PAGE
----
Greater Manchester Police have said that criminals shouldn’t ‘bother’ coming to Parklife festival this weekend, after already making an arrest at the festival site.
Officers have been carrying out searches of people arriving on site this week – and have already arrested a 24-year-old man.
A quantity of pills and a knife were both recovered from the man, who has been arrested on suspicion of possession of Class A drugs and possession of a bladed article.
After the arrest, Superintendent Phil Spurgeon issued a statement to criminals, saying ‘don’t bother coming to Parklife’.
He said: “We have a really robust police and partnership community safety operation for the festival, and the arrest and seizure yesterday demonstrates the vigilance of security staff, our thorough search procedures and our commitment to keeping people safe.
“Make no mistake, illegal items such as weapons and drugs can have fatal consequences. Our top priority this weekend is keeping people safe, and anyone caught trying to take such items into the festival will be robustly dealt with.
“I hope the genuine festival-goers are excited for the fantastic weekend ahead and I am confident the majority will enjoy the event responsibly and safely.”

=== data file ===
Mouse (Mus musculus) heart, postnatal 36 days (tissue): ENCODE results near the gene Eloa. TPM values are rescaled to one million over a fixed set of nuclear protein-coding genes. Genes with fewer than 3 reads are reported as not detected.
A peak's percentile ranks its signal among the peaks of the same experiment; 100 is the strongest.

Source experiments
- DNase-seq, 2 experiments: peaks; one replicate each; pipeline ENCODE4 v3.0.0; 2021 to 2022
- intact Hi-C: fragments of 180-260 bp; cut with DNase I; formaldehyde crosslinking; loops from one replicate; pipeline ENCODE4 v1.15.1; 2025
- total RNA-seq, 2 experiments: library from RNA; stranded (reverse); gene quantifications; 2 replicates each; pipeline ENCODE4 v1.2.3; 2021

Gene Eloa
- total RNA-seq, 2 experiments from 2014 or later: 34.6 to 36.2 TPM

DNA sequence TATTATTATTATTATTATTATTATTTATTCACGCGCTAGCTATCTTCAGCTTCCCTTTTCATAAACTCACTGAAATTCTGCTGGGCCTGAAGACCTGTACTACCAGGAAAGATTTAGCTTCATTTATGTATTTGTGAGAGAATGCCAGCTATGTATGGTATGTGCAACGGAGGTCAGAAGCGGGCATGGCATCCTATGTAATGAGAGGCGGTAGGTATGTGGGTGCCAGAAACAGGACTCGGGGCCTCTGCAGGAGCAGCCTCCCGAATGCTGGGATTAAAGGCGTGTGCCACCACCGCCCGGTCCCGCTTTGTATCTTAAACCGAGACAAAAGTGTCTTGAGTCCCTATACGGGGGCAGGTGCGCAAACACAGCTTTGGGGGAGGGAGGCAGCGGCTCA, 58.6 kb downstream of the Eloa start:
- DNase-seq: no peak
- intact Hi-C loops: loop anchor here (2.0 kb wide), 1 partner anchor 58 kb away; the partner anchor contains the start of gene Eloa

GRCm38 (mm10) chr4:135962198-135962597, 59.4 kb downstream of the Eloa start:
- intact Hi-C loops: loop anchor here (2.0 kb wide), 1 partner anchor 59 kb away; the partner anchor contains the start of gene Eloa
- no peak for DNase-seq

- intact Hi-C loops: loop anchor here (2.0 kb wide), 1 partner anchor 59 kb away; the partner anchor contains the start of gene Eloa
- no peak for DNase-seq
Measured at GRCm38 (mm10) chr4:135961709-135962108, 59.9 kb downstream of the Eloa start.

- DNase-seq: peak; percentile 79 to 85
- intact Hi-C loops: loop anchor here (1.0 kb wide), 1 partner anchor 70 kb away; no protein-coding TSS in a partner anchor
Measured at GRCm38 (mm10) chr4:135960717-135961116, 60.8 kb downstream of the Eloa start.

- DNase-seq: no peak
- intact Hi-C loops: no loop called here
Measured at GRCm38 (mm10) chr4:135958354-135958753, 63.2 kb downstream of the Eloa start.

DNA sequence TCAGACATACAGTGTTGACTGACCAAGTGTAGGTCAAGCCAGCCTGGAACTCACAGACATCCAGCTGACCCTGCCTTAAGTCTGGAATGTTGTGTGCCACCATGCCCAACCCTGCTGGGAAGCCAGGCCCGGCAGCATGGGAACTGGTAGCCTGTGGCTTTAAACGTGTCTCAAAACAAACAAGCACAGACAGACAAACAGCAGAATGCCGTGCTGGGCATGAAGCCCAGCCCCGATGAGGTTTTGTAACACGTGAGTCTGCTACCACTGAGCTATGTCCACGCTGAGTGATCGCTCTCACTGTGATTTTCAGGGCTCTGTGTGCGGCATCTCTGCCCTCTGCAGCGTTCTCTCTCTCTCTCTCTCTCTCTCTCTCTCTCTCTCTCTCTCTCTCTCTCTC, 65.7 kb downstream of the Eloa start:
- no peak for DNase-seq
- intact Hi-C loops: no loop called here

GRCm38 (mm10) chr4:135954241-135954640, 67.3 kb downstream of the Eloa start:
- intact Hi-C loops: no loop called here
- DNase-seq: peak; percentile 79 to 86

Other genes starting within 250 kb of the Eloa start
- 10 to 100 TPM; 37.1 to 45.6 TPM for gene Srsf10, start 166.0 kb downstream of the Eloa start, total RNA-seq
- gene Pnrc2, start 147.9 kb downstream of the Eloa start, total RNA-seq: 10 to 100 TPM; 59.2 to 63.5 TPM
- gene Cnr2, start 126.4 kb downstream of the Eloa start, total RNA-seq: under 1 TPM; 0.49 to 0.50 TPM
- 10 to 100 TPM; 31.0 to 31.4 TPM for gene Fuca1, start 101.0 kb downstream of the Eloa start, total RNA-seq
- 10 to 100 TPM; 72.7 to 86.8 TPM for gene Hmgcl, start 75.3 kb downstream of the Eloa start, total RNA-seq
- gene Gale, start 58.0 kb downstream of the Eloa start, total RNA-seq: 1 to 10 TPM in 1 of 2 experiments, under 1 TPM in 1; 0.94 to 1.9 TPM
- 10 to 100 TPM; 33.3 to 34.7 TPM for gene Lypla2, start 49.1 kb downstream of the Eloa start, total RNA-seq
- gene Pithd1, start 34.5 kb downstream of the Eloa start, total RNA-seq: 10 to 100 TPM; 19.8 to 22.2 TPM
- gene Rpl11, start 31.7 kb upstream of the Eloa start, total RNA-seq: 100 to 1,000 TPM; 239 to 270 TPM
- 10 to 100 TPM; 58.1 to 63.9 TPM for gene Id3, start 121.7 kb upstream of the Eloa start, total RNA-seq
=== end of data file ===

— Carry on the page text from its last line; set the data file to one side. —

Greater Manchester Police and Parklife security staff will be working closely together to intercept anyone travelling to the festival with criminal intentions.
The arrest on 8 June was thanks to the festival’s drug detection dogs.
In a formal statement addressing the situation, the city‘s flagship further education institution says some of its systems have been accessed by an “unauthorised party” and that data has “likely been copied” as a result of this.
The University’s in-house experts are said to be “working around the clock” to resolve the issue.
External support teams are also said to be working in collaboration with the University to understand what data has been accessed.
Patrick Hackett – Registrar, Secretary, and Chief Operating Officer at the University of Manchester – explained in a statement issued this morning: “Regrettably, I have to share with you the news that the University is the victim of a cyber incident, [as] it has been confirmed that some of our systems have been accessed by an unauthorised party and data have likely been copied.
“Our in-house experts and established expert external support are working around the clock to resolve this incident, and we are working to understand what data has been accessed”.
Mr Hackett said he understands the nature of the issue will “cause concern to members of our community”, and says the University is “very sorry for this”.
The University says it is also working with relevant authorities – including the Information Commissioner’s Office, the National Cyber Security Centre (NCSC), the National Crime Agency, and other regulatory bodies – to resolve the issue, and will provide information to those affected as soon as they are able to.
Students and staff are also be told to be vigilant to any suspicious phishing emails within the coming days – with the University’s IT Services team having published some relevant advice to refer to.